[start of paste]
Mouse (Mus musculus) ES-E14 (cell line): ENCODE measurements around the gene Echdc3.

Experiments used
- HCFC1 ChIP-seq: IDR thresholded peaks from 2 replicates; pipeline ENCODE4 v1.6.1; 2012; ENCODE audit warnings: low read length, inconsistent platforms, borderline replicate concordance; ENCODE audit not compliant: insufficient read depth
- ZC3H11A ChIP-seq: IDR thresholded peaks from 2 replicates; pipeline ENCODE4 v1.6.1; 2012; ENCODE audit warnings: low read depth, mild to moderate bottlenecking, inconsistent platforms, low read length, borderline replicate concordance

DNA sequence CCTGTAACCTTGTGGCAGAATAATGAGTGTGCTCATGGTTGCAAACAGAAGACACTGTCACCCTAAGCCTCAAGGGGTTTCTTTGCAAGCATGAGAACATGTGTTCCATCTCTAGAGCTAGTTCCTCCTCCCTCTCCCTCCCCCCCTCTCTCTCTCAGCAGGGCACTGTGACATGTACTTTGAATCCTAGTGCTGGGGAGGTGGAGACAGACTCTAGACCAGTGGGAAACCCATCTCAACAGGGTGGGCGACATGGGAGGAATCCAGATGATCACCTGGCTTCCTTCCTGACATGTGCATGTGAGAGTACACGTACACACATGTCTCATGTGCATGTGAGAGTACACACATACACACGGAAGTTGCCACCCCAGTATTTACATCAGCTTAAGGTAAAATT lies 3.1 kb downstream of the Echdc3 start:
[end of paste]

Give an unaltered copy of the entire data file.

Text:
Mouse (Mus musculus) ES-E14 (cell line): ENCODE measurements around the gene Echdc3.

Experiments used
- HCFC1 ChIP-seq: IDR thresholded peaks from 2 replicates; pipeline ENCODE4 v1.6.1; 2012; ENCODE audit warnings: low read length, inconsistent platforms, borderline replicate concordance; ENCODE audit not compliant: insufficient read depth
- ZC3H11A ChIP-seq: IDR thresholded peaks from 2 replicates; pipeline ENCODE4 v1.6.1; 2012; ENCODE audit warnings: low read depth, mild to moderate bottlenecking, inconsistent platforms, low read length, borderline replicate concordance

DNA sequence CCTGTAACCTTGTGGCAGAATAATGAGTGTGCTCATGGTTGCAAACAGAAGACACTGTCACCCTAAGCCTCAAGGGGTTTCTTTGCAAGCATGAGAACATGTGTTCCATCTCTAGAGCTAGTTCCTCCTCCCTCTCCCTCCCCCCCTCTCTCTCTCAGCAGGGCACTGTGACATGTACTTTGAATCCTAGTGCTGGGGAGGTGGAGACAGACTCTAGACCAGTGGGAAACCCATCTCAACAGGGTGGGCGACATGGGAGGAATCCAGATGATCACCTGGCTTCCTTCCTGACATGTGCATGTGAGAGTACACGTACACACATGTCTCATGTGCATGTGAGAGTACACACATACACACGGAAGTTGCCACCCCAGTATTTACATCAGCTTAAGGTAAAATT lies 3.1 kb downstream of the Echdc3 start: